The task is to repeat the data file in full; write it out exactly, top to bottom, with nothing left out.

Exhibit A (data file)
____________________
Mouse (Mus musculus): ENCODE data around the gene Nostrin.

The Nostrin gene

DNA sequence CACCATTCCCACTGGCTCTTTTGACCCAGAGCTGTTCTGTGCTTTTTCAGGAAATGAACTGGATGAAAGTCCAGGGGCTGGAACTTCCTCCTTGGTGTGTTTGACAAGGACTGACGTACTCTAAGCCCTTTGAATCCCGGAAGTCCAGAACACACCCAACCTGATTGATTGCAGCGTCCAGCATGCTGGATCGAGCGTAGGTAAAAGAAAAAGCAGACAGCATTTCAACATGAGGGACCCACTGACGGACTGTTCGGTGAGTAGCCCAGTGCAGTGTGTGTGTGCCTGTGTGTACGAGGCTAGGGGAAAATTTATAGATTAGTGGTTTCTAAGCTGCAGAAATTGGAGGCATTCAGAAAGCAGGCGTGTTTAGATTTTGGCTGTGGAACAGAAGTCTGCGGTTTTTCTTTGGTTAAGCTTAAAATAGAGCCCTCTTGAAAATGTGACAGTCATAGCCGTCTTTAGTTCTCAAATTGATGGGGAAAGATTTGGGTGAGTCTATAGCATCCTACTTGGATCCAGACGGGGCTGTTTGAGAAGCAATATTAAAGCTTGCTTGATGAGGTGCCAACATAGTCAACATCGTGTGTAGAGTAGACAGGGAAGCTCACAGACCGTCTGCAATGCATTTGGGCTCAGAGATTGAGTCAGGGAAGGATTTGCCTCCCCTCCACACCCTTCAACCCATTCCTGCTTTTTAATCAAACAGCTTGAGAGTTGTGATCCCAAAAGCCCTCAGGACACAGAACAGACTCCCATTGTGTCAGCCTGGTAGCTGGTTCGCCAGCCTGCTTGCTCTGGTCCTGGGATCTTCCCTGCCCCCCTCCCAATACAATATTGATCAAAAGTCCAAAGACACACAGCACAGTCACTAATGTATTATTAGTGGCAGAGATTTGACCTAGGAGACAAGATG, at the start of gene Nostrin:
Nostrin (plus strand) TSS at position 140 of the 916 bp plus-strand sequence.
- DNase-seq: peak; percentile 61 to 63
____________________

Mouse (Mus musculus): ENCODE data around the gene Nostrin.

The Nostrin gene

DNA sequence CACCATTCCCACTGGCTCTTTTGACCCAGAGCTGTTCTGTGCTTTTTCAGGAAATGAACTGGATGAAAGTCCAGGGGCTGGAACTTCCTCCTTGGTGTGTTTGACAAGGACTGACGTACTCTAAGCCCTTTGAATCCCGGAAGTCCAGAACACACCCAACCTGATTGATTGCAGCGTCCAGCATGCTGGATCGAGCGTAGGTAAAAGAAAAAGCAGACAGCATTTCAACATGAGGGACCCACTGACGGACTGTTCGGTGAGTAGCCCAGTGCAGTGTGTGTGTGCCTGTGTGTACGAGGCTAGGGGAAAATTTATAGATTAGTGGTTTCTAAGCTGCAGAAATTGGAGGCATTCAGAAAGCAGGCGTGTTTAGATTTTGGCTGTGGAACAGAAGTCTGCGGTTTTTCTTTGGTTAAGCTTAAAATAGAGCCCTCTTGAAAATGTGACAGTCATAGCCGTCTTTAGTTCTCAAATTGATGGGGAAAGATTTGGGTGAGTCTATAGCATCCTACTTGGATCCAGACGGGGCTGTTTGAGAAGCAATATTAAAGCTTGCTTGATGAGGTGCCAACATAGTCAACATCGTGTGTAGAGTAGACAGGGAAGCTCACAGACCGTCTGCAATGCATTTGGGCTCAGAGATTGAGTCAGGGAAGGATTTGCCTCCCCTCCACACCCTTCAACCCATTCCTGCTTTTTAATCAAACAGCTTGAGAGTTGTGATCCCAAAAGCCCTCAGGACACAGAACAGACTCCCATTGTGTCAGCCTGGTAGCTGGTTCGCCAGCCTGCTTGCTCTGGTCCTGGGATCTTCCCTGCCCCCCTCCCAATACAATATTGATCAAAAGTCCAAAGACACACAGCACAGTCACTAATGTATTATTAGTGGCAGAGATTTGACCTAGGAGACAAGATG, at the start of gene Nostrin:
Nostrin (plus strand) TSS at position 140 of the 916 bp plus-strand sequence.
- DNase-seq: peak; percentile 61 to 63